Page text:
Cerebral Small Vessel Disease (CSVD) – lessons from the animal models
- 1Universiti Sains Malaysia Health Campus, Malaysia
Cerebral small vessel disease (CSVD) refers to a spectrum of clinical and imaging findings resulted from pathological processes of various aetiologies affecting cerebral arterioles, perforating arteries, capillaries and venules. Unlike large vessels, it is a challenge to visualize small vessels in-vivo hence the difficulty to directly monitor the natural progression of the disease. CSVD might progress for many years during the early stage of the disease as it remains clinically silent (or asymptomatic). Predilection among elderly individuals, CSVD has been alarmingly reported as an important precursor of full-blown stroke and vascular dementia. Growing evidences had also shown significant association between CSVD’s radiological manifestation with dementia and Alzheimer Disease (AD) pathology. Although it remains contentious as to whether CSVD is a cause or sequelae of AD, it is not far-fetched to posit that effective therapeutic measures of CSVD would mitigate the overall burden of dementia. Nevertheless, the unifying theory on the pathomechanism of the disease remains elusive, and hence the lack of effective therapeutic approaches. Thus, this Chapter would consolidate the contemporary insights from numerous experimental animal models of CSVD, to date: from the available experimental animal models of CSVD and its translational research value; the pathomechanism aspects of the disease; relevance aspects on the systems biology; opportunities for early-disease biomarkers; and lastly, converging approaches for future therapeutic directions of CSVD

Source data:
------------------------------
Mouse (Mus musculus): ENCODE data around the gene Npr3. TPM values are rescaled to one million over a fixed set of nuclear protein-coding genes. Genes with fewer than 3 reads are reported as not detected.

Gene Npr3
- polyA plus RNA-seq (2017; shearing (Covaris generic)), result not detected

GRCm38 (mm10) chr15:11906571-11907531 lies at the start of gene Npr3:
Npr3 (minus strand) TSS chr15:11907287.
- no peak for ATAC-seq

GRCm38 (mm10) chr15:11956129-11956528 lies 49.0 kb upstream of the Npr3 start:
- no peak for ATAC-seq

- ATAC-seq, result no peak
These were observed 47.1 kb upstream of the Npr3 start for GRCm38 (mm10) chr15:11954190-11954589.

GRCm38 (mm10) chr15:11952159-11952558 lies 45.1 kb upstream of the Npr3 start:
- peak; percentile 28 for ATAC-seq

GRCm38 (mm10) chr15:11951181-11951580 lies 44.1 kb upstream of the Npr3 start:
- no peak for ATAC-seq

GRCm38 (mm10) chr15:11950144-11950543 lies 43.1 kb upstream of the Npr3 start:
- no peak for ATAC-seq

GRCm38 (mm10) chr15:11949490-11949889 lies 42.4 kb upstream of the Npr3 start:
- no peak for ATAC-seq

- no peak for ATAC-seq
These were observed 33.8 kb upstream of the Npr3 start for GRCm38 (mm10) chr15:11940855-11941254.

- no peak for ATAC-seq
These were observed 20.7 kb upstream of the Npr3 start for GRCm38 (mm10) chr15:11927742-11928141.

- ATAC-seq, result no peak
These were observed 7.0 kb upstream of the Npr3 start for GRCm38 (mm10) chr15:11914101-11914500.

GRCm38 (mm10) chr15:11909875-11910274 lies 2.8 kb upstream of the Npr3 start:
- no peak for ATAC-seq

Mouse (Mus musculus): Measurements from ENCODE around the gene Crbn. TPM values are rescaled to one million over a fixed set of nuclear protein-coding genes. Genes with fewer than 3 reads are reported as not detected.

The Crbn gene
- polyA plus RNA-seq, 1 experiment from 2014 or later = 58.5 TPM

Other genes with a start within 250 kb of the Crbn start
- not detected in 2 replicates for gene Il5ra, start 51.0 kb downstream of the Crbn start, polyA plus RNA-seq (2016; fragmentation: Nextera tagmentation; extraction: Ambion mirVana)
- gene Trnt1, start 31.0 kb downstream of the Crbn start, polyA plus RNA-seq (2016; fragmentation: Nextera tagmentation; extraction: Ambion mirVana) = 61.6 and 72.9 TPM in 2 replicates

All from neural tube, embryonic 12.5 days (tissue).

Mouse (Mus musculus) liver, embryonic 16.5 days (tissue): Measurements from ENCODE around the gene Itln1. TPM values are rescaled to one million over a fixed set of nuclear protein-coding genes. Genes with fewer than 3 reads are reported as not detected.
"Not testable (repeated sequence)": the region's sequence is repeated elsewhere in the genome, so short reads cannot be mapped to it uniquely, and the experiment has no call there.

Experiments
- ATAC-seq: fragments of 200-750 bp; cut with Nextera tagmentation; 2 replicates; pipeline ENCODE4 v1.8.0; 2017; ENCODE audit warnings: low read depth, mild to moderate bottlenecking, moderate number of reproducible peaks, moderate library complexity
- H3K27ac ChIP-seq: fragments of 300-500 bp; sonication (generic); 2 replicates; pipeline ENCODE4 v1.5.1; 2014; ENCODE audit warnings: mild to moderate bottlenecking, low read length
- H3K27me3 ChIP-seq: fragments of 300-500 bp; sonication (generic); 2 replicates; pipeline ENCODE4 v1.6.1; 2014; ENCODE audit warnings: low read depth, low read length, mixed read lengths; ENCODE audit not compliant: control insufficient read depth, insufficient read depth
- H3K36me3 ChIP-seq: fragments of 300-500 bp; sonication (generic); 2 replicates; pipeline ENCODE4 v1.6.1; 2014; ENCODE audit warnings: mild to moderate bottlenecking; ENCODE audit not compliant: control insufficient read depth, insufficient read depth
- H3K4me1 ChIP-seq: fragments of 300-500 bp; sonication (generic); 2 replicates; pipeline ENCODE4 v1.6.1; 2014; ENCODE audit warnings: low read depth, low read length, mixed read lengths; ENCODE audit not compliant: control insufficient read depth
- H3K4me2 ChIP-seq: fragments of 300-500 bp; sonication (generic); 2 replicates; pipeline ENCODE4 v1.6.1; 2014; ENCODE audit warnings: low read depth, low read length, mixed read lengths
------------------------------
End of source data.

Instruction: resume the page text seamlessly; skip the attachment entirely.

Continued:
Keywords: Cerebral small vessel disease (CSVD), Animal Models, biomarkers, system biology, therapeutic
Received: 09 Dec 2018;
Accepted: 30 Sep 2019.
Copyright: © 2019 Muzaimi, Nasril, Amin, Safri and Ghazali. This is an open-access article distributed under the terms of the Creative Commons Attribution License (CC BY). The use, distribution or reproduction in other forums is permitted, provided the original author(s) and the copyright owner(s) are credited and that the original publication in this journal is cited, in accordance with accepted academic practice. No use, distribution or reproduction is permitted which does not comply with these terms.
* Correspondence: MD, PhD. Mustapha Muzaimi, Universiti Sains Malaysia Health Campus, Kota Bharu, Malaysia, firstname.lastname@example.org